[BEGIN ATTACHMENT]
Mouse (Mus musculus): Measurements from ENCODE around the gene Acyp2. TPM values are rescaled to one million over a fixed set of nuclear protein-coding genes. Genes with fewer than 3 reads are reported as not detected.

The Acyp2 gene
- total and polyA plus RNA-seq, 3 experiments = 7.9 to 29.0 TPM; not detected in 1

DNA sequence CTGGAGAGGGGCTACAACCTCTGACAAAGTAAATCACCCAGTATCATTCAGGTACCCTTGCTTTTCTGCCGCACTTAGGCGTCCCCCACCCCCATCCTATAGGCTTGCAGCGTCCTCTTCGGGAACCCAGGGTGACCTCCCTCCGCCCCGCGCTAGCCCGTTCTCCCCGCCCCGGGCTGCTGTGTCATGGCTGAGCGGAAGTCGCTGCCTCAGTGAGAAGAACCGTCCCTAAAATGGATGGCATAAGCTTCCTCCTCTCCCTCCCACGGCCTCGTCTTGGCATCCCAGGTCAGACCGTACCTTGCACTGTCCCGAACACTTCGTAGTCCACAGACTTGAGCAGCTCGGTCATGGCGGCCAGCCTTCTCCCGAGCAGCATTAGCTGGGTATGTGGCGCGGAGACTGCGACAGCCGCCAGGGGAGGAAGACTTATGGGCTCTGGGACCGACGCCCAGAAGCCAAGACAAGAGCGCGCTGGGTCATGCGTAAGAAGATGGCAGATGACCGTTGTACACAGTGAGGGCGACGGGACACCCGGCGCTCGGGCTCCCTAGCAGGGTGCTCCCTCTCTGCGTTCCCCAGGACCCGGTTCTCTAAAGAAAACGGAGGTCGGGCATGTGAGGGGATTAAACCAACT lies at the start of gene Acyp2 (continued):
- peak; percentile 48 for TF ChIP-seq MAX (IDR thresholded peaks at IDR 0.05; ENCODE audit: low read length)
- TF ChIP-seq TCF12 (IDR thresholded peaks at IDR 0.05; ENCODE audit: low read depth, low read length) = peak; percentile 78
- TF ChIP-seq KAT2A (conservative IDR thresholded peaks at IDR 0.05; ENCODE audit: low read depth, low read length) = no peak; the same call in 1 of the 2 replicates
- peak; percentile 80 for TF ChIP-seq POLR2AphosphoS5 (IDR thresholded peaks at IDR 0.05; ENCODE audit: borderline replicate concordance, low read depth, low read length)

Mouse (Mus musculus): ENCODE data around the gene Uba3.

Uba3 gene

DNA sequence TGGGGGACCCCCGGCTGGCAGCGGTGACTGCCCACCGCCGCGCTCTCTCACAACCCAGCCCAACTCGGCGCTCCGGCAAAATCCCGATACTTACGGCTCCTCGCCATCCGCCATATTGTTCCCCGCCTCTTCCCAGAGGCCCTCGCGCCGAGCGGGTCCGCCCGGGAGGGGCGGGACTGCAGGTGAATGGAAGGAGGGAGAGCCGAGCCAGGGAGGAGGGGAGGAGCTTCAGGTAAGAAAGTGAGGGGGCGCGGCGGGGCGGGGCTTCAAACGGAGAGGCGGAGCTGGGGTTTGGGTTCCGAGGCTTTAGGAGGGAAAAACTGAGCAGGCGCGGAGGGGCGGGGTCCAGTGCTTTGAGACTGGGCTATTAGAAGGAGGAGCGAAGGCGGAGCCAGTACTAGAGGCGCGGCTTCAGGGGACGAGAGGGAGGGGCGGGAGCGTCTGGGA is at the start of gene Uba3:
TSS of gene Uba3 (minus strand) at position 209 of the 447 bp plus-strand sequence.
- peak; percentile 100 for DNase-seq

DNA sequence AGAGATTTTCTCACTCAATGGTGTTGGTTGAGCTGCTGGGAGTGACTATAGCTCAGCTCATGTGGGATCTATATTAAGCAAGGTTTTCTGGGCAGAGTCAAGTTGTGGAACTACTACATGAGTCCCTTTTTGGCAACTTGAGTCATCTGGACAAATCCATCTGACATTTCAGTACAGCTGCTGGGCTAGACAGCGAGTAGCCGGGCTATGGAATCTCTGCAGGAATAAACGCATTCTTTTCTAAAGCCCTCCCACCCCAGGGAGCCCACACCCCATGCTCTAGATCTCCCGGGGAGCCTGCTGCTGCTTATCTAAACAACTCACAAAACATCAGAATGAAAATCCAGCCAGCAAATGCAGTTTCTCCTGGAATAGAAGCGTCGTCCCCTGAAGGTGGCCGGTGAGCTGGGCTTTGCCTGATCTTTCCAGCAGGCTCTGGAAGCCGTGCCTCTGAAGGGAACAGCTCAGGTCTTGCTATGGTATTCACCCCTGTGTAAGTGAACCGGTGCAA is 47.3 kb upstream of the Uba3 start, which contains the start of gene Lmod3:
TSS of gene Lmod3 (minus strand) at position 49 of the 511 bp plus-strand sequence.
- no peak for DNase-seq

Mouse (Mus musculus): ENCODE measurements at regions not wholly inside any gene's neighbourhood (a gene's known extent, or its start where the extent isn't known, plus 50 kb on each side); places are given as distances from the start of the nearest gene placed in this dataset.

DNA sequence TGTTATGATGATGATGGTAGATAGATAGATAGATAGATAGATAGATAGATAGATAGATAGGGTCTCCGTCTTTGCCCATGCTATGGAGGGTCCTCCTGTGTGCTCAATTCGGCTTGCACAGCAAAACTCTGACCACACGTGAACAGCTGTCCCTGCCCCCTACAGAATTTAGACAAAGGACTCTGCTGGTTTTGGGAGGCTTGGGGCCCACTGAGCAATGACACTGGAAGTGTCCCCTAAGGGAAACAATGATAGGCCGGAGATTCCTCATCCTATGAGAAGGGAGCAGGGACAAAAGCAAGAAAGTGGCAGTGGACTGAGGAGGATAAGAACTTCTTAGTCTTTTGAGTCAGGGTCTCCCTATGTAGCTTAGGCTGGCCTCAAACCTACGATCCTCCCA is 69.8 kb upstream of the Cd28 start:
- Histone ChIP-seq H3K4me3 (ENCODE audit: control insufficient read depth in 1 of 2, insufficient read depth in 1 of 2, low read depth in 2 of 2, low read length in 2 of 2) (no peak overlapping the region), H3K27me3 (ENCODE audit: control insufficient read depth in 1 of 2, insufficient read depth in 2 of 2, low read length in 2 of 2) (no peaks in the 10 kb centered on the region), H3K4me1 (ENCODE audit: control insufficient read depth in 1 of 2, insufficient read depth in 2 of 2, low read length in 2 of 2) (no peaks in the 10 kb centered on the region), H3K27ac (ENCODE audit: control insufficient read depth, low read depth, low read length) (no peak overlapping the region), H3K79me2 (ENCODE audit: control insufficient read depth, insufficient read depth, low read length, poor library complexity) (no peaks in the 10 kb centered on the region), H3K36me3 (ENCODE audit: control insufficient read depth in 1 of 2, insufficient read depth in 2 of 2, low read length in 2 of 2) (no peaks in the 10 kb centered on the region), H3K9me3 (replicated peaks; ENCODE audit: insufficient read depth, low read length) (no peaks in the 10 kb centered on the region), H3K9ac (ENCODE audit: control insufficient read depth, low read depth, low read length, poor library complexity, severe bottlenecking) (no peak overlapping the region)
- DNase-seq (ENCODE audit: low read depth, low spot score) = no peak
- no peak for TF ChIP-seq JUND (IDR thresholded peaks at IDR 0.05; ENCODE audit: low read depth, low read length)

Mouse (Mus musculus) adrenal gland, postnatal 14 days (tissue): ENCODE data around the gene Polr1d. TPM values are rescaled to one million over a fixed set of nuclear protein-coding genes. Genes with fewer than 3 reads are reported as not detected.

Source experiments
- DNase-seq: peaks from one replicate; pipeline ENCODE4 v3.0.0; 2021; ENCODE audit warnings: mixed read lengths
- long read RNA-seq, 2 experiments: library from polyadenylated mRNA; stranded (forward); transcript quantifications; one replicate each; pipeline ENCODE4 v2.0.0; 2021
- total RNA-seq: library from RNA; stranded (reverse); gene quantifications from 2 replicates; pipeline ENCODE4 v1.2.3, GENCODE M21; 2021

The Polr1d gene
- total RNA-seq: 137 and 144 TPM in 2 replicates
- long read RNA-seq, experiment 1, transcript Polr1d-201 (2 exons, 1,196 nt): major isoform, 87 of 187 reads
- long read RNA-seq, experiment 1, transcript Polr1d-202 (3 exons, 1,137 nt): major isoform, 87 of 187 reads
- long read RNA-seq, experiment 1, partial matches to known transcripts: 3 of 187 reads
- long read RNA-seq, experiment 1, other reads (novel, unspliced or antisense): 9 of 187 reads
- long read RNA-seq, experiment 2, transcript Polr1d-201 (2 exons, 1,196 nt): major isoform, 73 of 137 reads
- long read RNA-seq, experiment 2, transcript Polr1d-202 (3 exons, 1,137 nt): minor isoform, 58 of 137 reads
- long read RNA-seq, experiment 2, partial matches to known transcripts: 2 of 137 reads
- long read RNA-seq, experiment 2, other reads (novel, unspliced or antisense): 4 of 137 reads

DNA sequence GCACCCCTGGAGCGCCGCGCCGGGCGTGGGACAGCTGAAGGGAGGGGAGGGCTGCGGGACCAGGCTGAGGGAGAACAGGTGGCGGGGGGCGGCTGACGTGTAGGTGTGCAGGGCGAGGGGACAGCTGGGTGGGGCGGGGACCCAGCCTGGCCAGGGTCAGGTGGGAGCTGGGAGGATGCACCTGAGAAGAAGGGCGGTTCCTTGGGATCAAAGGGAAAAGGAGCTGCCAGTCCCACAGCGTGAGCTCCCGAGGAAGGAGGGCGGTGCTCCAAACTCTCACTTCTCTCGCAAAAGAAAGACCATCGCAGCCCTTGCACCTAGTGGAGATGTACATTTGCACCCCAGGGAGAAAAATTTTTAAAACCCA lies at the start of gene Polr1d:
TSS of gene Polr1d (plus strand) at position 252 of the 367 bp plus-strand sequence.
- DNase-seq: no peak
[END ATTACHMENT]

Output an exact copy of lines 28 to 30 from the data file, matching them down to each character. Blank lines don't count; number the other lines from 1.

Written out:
- total RNA-seq: 137 and 144 TPM in 2 replicates
- long read RNA-seq, experiment 1, transcript Polr1d-201 (2 exons, 1,196 nt): major isoform, 87 of 187 reads
- long read RNA-seq, experiment 1, transcript Polr1d-202 (3 exons, 1,137 nt): major isoform, 87 of 187 reads